Addis Ababa, Ethiopia, July 27, 2020 (ECA) – Africa marks its third Civil Registration and Vital Statistics (CRVS) Day on August 10 with growing calls for nations to classify civil registration as an essential service and strategies to be put into place to ensure business continuity during emergencies, including pandemics.
This year the day will be commemorated in the midst of the crippling coronavirus pandemic that has claimed hundreds of thousands of lives and affected millions across the globe. The pandemic has shown vulnerabilities of civil registration systems when services were required the most.
The fourth Conference of Ministers held in December 2017 in Nouakchott, Mauritania, declared August 10 as the African Civil Registration and Vital Statistics Day and advised member States to observe the day to reaffirm their commitment to putting in place effective registration systems.
“It is imperative for us to examine the role that civil registration and vital statistics can play in providing real-time information for the monitoring and mitigating the impact of such emergencies as COVID-19,” says Oliver Chinganya, Director of the Economic Commission for Africa’s (ECA) African Center for Statistics.
In an interview ahead of the commemoration which will be under the theme; Civil Registration and Vital Statistics: An Essential Service for Monitoring and Mitigating the Impact of Emergencies, Mr. Chinganya said Africa’s vision for “Everyone visible in Africa” remains crucial even in times of the pandemic hence the need to ensure uninterrupted service to clients.
The United Nations Legal Identity Agenda Task Force (2020) recommends that countries should have a “business continuity plan” on registration of vital events during disruptions such as pandemics, public health emergencies and disasters.
This plan should elaborate the requirements of minimum essential services during the special circumstances, including how to protect the workforce with civil registration offices preparing contingency plans to meet post-pandemic demand for registration services.
The UN is also recommending that nations establish disaster resilient civil registration systems that can continue to function under precarious circumstances.
During the crisis, the CR system should be able to adapt and make temporary changes to registration processes, for example, through revision of existing standard operating procedures, business processes or rules to expand eligibility regarding who can notify civil registrars of births and deaths and to establish special processes/waivers for persons who may not have the documents that are required for registration, particularly considering those who are stateless.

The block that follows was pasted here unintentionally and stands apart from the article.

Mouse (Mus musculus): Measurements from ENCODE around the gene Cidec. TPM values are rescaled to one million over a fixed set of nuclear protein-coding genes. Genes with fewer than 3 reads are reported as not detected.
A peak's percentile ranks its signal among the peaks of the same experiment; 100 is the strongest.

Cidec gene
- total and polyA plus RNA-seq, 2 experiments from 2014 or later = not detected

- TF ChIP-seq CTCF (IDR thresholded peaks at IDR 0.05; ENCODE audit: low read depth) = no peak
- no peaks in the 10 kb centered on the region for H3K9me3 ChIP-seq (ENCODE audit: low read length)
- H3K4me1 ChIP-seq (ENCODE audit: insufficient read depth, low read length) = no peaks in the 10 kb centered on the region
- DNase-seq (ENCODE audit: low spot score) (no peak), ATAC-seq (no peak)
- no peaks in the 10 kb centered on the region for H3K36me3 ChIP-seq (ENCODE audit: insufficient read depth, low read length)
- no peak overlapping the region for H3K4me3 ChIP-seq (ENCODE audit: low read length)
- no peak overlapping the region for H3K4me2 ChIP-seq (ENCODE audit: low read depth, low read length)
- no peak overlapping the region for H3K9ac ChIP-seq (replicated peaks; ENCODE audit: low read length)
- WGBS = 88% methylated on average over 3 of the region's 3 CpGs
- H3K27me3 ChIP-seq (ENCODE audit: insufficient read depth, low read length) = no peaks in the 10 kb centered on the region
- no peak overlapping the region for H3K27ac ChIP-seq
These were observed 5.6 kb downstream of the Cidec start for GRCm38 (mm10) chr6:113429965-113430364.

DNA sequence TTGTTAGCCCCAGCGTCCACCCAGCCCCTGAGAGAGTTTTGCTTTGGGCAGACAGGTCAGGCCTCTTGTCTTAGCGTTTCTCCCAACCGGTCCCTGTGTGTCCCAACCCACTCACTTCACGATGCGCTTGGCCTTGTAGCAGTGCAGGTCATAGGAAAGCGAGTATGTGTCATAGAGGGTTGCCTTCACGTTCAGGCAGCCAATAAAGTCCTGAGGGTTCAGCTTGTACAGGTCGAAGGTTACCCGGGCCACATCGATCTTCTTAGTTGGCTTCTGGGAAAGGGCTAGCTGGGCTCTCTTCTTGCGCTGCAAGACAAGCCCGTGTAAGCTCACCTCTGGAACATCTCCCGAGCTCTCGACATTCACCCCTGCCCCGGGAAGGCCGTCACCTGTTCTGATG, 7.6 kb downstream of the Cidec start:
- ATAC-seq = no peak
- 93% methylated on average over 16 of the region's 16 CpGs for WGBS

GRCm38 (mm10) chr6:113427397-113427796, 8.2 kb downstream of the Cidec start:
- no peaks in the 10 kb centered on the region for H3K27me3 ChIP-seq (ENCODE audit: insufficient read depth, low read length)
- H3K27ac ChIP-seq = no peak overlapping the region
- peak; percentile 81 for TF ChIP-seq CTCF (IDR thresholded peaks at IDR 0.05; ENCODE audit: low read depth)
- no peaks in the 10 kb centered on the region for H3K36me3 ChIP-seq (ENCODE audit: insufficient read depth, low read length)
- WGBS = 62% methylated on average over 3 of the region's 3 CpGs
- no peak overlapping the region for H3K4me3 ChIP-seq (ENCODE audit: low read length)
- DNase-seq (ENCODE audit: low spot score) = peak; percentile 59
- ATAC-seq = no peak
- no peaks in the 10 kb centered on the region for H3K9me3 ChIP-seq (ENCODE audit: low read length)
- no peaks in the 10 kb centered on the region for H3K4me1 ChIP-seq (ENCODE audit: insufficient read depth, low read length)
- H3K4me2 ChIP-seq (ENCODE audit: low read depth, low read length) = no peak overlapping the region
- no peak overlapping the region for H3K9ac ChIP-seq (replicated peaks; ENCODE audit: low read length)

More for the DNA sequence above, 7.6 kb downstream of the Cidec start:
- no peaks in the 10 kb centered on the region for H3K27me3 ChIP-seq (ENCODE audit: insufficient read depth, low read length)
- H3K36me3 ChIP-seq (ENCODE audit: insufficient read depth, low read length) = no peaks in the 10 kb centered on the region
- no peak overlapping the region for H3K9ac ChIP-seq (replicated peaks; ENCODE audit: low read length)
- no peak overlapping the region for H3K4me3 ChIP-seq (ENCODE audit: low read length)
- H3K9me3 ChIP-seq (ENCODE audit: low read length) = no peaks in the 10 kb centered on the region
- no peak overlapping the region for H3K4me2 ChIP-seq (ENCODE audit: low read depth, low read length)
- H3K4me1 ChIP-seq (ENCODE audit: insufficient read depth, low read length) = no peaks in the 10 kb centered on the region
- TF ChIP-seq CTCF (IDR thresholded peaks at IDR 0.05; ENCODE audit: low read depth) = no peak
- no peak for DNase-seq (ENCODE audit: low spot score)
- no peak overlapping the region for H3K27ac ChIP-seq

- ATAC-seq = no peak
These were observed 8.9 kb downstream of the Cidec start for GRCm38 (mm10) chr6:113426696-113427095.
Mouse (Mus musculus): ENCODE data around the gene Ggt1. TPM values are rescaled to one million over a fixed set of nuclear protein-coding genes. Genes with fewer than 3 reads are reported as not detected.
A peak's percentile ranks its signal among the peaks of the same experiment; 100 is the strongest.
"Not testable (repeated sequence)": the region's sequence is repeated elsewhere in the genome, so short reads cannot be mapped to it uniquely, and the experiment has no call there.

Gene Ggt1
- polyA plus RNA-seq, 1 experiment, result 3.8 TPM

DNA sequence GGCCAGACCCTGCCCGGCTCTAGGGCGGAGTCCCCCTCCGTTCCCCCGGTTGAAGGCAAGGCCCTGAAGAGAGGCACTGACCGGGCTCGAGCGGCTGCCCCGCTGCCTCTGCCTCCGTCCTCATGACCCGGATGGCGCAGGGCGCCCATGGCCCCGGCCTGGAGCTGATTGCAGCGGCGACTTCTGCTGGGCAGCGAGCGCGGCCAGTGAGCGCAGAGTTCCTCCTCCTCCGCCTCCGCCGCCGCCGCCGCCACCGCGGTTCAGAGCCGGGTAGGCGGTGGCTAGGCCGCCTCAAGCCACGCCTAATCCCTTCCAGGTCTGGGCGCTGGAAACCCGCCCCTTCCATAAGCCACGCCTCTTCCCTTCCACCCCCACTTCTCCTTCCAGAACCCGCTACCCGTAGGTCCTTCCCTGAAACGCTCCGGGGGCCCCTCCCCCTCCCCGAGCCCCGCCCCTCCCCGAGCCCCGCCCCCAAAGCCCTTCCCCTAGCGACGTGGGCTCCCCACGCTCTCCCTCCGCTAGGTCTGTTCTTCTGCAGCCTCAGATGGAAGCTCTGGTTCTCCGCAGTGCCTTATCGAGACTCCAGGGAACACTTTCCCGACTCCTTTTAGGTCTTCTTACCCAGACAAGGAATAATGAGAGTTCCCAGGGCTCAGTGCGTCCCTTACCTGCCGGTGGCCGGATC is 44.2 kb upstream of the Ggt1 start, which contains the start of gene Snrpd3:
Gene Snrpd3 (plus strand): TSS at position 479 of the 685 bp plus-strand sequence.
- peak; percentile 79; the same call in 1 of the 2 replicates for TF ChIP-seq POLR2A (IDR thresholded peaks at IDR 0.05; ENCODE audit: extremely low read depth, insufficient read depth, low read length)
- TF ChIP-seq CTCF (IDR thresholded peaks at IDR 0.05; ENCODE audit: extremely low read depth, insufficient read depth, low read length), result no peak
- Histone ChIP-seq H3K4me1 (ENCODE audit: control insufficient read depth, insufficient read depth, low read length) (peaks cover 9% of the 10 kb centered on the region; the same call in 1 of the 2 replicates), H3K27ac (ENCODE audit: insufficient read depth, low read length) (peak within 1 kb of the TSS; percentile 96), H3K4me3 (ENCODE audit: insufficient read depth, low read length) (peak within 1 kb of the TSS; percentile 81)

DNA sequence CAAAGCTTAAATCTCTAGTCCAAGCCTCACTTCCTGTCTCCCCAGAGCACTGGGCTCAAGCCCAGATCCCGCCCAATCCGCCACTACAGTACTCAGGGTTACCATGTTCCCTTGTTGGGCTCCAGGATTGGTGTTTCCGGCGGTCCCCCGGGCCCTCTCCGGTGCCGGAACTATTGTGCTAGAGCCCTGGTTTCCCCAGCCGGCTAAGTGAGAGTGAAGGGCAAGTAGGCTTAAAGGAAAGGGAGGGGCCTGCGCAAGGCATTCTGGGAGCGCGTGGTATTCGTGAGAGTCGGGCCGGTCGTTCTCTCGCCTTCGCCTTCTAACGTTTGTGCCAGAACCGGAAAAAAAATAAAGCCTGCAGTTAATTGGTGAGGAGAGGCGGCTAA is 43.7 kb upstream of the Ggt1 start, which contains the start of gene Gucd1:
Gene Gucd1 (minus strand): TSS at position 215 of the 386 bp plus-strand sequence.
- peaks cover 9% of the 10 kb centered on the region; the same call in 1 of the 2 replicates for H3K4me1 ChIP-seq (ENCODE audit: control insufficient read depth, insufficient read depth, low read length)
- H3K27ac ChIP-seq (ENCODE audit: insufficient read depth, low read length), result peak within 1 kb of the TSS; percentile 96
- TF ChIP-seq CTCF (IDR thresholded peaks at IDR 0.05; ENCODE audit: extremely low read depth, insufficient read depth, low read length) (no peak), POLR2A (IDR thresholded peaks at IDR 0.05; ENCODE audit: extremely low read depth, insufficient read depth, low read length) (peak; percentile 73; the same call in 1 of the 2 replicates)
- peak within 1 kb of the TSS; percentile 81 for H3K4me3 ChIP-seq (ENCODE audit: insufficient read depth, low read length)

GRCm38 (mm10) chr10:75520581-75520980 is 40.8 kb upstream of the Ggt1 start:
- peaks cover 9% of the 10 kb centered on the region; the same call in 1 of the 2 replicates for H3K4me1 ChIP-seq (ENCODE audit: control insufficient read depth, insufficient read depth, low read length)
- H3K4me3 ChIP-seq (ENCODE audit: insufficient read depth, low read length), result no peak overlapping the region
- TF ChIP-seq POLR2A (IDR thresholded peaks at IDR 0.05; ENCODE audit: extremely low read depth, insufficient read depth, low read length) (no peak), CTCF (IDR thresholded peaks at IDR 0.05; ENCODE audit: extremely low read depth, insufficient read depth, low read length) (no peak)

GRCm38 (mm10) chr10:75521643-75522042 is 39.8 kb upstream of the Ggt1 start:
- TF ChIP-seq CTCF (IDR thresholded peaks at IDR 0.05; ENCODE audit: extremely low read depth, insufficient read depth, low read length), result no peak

“CR offices should also prepare and plan for handling the expected backlog in birth and marriage registration in the aftermath of COVID-19,” said Mr. Chinganya.
The vital statistics function needs to be maintained to enable production of timely, accurate and disaggregated small area data for administrative and statistical use, he added.
Given the nature of pandemics, epidemics and other emergencies, there is need to accurately target interventions.
Automated methods of data collection that reduce face-face interactions should be used, the UN recommends.
Digital technology, with extensive use of devices such as mobile phones and tablets, has incomparable opportunity for driving the agenda for Africa Programme on Accelerated Improvement of CRVS systems (APAI_CRVS) and Legal Identity for All on the continent.
Partnerships with the health sector, particularly linking civil registration to maternal and child health services, are being encouraged to provide continuity of registration of births during the emergency.
COVID-19 has been disruptive as access to civil registration was being hindered as a result of social distancing, restricted movement, and general apathy by the populace to go to registration centres and closure of local government services.
There have been heightened expectations of national statistical systems to provide data needed to manage the crisis, including its socio-economic effects. Data on new cases and deaths has been crucial to show trends and impact of the pandemic.
Civil registration is defined by UN standards as the universal, compulsory, continuous, permanent and confidential recording of the occurrence of all vital events. It is an invaluable source for comprehensive, regular and detailed vital statistics.
Functioning civil registration systems provide people with legal identity documents, starting with a birth certificate that prove their legal status and help to safeguard their rights throughout their lives.
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